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Monday, October 24, 2011

Never Forget Second Chances

     Yesterday I was not impressed with New Orleans.  I jumped to judgement.  And this morning I was reminded of resurrection and second chances.
     I left the hostel and drove through the French Quarter to watch a tanker truck spraying the streets with soapy, water leaving the street fragrant with clean.  I saw a city worker pressure washing steps where spectators watched break dancers spin and wow the night before.  I followed a street sweeper past the French market and cruised past Bourbon street to see industrious shop keepers, delivery drivers and workers restoring, restocking and renewing for another day.  "Perhaps they know something of human hungers, brokenness and redemption," I thought.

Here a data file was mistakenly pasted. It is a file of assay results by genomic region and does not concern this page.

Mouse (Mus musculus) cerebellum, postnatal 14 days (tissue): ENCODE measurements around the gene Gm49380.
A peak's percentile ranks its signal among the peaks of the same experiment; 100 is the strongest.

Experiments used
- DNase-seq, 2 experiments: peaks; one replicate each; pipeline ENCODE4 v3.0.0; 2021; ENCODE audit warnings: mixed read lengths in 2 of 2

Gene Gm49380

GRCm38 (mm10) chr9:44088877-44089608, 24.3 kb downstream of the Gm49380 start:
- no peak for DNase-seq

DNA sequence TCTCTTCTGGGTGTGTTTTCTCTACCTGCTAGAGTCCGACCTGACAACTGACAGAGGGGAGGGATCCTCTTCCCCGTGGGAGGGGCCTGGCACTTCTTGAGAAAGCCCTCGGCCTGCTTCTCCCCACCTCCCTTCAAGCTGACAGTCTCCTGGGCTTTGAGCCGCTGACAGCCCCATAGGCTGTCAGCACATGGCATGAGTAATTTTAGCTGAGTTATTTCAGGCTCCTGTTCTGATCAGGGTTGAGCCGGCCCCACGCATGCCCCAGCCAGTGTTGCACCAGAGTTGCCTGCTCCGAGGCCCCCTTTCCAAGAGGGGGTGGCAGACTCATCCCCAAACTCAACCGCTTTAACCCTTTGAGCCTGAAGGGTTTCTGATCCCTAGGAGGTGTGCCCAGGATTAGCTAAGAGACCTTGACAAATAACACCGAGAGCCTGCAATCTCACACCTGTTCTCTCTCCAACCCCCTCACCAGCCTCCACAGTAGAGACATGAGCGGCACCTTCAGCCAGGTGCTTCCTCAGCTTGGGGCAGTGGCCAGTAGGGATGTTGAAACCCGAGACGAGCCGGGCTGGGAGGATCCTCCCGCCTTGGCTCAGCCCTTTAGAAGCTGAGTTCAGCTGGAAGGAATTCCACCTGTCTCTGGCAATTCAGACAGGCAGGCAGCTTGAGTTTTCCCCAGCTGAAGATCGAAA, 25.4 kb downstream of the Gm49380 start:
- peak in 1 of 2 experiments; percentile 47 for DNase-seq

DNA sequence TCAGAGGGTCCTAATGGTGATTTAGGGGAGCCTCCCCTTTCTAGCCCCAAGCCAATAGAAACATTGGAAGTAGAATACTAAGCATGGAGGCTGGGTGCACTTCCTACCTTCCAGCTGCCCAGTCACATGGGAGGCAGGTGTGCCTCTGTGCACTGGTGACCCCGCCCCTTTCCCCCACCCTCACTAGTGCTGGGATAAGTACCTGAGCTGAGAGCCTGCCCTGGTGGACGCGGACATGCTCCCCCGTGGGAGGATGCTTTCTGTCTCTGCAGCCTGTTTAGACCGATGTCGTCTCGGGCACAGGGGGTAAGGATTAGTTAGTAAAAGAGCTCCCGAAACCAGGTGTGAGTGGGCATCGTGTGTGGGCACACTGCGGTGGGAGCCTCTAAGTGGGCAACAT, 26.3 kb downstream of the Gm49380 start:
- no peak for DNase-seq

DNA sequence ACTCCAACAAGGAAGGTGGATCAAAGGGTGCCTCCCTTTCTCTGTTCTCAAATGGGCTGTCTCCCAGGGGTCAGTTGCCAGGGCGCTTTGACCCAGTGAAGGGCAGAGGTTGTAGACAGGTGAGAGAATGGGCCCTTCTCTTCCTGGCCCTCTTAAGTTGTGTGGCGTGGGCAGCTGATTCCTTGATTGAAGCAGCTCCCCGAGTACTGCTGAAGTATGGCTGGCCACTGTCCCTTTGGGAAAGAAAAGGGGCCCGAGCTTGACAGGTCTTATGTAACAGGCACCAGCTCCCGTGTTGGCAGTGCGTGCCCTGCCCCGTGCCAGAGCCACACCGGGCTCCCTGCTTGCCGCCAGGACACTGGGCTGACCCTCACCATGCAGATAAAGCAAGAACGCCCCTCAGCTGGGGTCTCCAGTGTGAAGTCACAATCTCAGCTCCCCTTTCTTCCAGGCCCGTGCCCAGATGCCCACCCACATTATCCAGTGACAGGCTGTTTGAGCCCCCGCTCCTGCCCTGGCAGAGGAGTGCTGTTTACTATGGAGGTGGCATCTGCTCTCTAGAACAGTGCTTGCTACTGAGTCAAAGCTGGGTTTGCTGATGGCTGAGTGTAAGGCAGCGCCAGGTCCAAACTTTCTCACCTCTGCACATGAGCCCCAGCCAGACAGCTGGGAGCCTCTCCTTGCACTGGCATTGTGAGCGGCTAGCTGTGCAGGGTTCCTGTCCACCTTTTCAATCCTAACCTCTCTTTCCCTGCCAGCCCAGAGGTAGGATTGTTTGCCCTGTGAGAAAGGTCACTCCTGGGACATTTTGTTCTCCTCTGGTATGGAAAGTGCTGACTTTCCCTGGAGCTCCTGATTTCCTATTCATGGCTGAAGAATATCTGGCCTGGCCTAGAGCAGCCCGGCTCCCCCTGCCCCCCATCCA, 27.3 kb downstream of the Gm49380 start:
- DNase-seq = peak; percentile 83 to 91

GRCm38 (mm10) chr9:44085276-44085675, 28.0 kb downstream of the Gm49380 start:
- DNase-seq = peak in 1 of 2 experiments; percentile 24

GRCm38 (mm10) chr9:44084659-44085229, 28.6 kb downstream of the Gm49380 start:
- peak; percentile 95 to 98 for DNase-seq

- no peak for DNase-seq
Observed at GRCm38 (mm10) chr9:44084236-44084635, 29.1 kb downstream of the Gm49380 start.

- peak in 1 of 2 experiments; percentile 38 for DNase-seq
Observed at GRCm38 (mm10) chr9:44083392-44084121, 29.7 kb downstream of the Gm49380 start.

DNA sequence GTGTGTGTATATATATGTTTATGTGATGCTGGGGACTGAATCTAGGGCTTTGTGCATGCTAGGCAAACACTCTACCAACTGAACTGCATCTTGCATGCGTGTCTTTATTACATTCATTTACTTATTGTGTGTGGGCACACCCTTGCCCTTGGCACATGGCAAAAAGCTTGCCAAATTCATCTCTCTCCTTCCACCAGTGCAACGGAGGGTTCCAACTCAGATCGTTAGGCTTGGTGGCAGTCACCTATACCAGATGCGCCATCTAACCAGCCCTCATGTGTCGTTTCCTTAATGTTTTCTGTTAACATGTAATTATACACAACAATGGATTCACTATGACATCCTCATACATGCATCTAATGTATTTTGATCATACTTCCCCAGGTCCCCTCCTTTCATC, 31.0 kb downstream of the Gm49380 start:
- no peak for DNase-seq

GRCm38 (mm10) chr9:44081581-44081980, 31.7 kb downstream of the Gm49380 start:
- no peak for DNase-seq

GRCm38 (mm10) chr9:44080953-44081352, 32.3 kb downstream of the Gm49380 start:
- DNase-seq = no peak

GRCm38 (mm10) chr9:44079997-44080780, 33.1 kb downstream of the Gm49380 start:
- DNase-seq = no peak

Then I drove to the 9th ward where Hurricane Katrina devastated lives and property in 2005, only to find partial restoration, limping architecture, and scared landscape that rivaled developing nations.  Why is it that the poor are forgotten so easily?  Why is the 9th Ward not clean and the economics of Bourbon street bring 24 hour renewal?
    I ended my morning tour at the end of Canal St. in the picturesque and historic cemeteries of the city.  Then it hit me.  Never forget second chances.  I'm as broken and needy and unpredictable as the next human being.  My eyes see another's brokenness and so easily miss my own.  (Or see the speck in my friends eye and miss the log in my own.)  The things that are unattractive to me may be another's treasure.  My brokenness always looks better to me than my neighbor's brokenness.
    The morning reminded me once again to Live Love with second chances, redemption, newness, and plain-old kindness.  Where do you need to offer a second chance?

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